594 VIII. ON THE STRUCTURE OF MATHEMATICS |
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as we let
n increase without limit, this sum will approach a limit, which can be found by integrating the function, that is, by finding the function F{x) of which f(x) is the derivative, and by taking the integral between the limits ; that is, by taking the difference betweenIt must be noticed that in ouf first example, the case of the indefinite integral, we considered integration as the inverse of differentiation; in the second example, we considered the definite integral as the limit of a sum.
The symbol of the integral,, had its origin in the letter
S from the latin word 'summa', the integral being historically understood as the definite integral, or the limit of a sum.Section D. Further applications.1.
PARTIAL DIFFERENTIATIONWhen we have more than one independent variable, for example, two, we have to become acquainted with what is called partial differentiation. This process is important, as in practice we usually deal with several independent variables. It presents very little that is new from a structural and methodological point of view, but we give it here, simply to explain the meaning of the term, as the reader may find it used in other works.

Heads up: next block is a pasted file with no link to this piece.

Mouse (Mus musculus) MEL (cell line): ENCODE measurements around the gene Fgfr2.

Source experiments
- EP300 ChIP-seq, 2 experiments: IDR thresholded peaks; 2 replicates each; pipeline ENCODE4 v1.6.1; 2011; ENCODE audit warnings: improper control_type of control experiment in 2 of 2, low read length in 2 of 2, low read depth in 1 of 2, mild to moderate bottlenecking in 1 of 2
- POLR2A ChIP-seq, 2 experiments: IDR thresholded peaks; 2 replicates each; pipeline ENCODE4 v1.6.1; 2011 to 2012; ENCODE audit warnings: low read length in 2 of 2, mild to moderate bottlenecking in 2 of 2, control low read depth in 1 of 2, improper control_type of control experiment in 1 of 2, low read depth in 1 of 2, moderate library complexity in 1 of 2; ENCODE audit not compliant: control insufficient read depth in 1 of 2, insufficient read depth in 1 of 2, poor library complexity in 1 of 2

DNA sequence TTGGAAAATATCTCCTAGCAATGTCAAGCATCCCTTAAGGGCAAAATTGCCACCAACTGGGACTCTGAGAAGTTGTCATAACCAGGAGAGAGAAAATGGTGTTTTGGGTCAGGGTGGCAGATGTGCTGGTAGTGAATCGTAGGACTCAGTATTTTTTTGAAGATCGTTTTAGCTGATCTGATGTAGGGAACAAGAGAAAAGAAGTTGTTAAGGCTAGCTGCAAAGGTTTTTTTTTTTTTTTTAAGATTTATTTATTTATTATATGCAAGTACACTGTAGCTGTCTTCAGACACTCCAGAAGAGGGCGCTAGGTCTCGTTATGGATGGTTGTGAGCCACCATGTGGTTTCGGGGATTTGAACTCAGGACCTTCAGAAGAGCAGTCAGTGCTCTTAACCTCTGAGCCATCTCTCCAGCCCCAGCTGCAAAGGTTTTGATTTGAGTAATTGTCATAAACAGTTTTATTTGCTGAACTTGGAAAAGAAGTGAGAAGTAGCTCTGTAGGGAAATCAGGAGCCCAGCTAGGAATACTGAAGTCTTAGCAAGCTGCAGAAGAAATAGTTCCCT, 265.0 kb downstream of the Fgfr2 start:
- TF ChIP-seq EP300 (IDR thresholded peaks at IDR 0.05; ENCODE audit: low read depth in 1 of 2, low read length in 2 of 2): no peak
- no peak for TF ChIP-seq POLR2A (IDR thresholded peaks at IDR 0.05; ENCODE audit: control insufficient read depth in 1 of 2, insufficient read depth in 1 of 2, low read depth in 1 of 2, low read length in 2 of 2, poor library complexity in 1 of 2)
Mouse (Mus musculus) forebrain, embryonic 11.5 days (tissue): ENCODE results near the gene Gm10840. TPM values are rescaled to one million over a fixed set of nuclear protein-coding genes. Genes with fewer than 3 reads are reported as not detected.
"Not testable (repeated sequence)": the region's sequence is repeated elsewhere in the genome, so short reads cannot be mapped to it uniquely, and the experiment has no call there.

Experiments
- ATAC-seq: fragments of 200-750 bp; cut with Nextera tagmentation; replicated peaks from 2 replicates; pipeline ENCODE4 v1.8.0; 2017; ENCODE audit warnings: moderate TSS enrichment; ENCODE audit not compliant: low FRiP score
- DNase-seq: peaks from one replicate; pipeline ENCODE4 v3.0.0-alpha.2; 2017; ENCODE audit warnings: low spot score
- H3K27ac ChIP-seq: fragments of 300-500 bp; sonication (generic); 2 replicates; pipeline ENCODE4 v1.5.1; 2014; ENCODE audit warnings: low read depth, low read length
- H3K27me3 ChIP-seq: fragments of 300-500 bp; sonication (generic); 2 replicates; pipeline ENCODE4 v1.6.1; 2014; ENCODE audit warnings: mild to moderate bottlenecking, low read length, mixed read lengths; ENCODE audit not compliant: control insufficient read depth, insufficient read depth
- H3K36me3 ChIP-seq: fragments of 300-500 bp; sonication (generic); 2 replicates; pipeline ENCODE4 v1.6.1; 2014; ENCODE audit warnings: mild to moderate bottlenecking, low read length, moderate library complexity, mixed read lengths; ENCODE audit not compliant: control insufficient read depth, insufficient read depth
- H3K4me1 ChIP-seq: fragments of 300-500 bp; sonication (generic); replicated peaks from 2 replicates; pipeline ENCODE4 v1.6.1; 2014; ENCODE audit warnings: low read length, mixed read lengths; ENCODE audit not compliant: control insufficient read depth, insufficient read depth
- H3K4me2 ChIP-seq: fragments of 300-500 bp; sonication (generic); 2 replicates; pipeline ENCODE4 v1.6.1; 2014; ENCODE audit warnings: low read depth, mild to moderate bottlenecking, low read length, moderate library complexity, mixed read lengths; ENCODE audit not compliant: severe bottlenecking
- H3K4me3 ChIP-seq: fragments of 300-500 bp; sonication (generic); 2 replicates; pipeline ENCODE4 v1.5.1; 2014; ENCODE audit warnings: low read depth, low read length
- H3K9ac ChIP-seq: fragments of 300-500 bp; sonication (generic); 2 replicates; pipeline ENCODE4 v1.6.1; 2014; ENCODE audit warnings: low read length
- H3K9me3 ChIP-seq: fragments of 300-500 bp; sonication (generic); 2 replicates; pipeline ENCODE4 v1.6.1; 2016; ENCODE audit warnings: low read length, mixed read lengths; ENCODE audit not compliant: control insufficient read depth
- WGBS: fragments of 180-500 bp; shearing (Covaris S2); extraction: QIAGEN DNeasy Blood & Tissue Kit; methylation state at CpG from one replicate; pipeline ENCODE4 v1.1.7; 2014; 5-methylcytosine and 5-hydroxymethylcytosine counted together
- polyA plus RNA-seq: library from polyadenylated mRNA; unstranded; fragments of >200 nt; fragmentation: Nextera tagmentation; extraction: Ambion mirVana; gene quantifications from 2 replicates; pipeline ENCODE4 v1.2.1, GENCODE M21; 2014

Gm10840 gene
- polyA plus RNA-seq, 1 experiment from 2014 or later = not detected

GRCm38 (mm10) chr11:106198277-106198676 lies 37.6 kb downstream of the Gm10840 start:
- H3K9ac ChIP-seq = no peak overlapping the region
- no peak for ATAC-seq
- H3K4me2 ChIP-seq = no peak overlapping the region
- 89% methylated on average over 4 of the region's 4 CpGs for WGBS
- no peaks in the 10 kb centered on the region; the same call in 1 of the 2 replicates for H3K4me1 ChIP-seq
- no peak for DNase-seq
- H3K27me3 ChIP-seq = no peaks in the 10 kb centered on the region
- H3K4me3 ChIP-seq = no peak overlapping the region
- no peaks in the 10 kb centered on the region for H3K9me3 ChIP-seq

If we have a function
z of two independent variables which geometrically represents a surface, we may differentiate with respect to one of the variables, let us say x, and hold the other variable y fast, that is, treat it as a constant. In this way we should then have a partial derivative of z with respect to *. Similarly, if we treat * as a constant and differentiate in respect to y, we should have the partial derivative of z with respect to y. The above definitions give us the rules for partial differentiationthat is, following the ordinary rules, considering each variable individually and treating all the other variables as constant.The notation for partial derivatives is similar to the ones explained before, except that the lower case letter
d is replaced by the script form d or a subscript is used to indicate the variable with respect to which the differentiation isperformed; for instance,, . Higher derivatives are
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